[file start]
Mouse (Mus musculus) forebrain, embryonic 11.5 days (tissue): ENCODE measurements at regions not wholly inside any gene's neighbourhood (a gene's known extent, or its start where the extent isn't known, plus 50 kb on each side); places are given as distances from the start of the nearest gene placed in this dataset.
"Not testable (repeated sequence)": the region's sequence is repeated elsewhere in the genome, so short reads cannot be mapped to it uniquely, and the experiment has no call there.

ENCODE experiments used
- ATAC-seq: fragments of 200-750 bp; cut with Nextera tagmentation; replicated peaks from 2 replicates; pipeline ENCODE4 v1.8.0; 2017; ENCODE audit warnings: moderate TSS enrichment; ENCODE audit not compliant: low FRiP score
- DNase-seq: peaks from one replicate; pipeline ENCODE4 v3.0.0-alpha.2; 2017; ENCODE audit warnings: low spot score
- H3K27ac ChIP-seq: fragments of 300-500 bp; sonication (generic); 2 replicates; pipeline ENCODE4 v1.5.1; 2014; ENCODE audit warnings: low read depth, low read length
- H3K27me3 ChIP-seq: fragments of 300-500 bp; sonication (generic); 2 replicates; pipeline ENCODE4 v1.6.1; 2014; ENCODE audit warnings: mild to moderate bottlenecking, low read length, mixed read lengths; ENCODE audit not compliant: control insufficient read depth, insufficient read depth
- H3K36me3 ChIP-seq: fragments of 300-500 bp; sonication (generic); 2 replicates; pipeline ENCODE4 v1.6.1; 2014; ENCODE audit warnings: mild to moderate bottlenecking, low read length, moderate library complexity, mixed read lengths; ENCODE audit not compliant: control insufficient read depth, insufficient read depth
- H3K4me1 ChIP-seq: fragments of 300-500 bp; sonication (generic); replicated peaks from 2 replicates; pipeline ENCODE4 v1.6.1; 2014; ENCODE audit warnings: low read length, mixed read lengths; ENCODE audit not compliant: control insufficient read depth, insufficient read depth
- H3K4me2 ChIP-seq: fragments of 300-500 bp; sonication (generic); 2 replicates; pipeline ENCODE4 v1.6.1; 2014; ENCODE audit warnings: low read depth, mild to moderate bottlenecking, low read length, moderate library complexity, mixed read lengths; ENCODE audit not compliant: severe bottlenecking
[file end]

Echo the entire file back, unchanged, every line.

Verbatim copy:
Mouse (Mus musculus) forebrain, embryonic 11.5 days (tissue): ENCODE measurements at regions not wholly inside any gene's neighbourhood (a gene's known extent, or its start where the extent isn't known, plus 50 kb on each side); places are given as distances from the start of the nearest gene placed in this dataset.
"Not testable (repeated sequence)": the region's sequence is repeated elsewhere in the genome, so short reads cannot be mapped to it uniquely, and the experiment has no call there.

ENCODE experiments used
- ATAC-seq: fragments of 200-750 bp; cut with Nextera tagmentation; replicated peaks from 2 replicates; pipeline ENCODE4 v1.8.0; 2017; ENCODE audit warnings: moderate TSS enrichment; ENCODE audit not compliant: low FRiP score
- DNase-seq: peaks from one replicate; pipeline ENCODE4 v3.0.0-alpha.2; 2017; ENCODE audit warnings: low spot score
- H3K27ac ChIP-seq: fragments of 300-500 bp; sonication (generic); 2 replicates; pipeline ENCODE4 v1.5.1; 2014; ENCODE audit warnings: low read depth, low read length
- H3K27me3 ChIP-seq: fragments of 300-500 bp; sonication (generic); 2 replicates; pipeline ENCODE4 v1.6.1; 2014; ENCODE audit warnings: mild to moderate bottlenecking, low read length, mixed read lengths; ENCODE audit not compliant: control insufficient read depth, insufficient read depth
- H3K36me3 ChIP-seq: fragments of 300-500 bp; sonication (generic); 2 replicates; pipeline ENCODE4 v1.6.1; 2014; ENCODE audit warnings: mild to moderate bottlenecking, low read length, moderate library complexity, mixed read lengths; ENCODE audit not compliant: control insufficient read depth, insufficient read depth
- H3K4me1 ChIP-seq: fragments of 300-500 bp; sonication (generic); replicated peaks from 2 replicates; pipeline ENCODE4 v1.6.1; 2014; ENCODE audit warnings: low read length, mixed read lengths; ENCODE audit not compliant: control insufficient read depth, insufficient read depth
- H3K4me2 ChIP-seq: fragments of 300-500 bp; sonication (generic); 2 replicates; pipeline ENCODE4 v1.6.1; 2014; ENCODE audit warnings: low read depth, mild to moderate bottlenecking, low read length, moderate library complexity, mixed read lengths; ENCODE audit not compliant: severe bottlenecking